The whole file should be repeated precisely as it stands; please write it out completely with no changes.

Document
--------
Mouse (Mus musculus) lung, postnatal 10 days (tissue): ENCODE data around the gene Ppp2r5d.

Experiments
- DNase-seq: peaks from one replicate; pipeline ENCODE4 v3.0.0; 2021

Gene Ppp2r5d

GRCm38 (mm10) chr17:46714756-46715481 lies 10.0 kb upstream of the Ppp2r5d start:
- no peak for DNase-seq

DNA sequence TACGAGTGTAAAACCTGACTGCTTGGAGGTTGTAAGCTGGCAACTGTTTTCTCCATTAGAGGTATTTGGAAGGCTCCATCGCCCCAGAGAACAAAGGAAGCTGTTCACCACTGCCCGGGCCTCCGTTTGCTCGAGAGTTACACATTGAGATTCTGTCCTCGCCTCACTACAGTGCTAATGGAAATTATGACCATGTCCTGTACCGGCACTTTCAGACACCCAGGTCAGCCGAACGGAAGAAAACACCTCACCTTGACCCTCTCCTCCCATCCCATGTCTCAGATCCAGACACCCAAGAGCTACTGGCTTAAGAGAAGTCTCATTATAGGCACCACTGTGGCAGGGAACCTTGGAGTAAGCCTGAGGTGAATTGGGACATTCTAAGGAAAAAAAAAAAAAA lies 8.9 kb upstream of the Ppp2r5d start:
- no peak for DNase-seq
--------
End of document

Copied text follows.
Mouse (Mus musculus) lung, postnatal 10 days (tissue): ENCODE data around the gene Ppp2r5d.

Experiments
- DNase-seq: peaks from one replicate; pipeline ENCODE4 v3.0.0; 2021

Gene Ppp2r5d

GRCm38 (mm10) chr17:46714756-46715481 lies 10.0 kb upstream of the Ppp2r5d start:
- no peak for DNase-seq

DNA sequence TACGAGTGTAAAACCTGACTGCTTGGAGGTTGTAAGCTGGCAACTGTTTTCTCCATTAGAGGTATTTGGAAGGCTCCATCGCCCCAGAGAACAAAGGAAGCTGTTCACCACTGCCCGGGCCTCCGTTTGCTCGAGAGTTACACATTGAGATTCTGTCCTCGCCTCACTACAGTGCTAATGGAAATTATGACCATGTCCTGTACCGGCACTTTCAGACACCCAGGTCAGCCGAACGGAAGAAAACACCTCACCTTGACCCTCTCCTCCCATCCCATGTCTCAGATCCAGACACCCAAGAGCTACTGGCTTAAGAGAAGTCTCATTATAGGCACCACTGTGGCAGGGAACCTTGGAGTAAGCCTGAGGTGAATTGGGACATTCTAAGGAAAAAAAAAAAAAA lies 8.9 kb upstream of the Ppp2r5d start:
- no peak for DNase-seq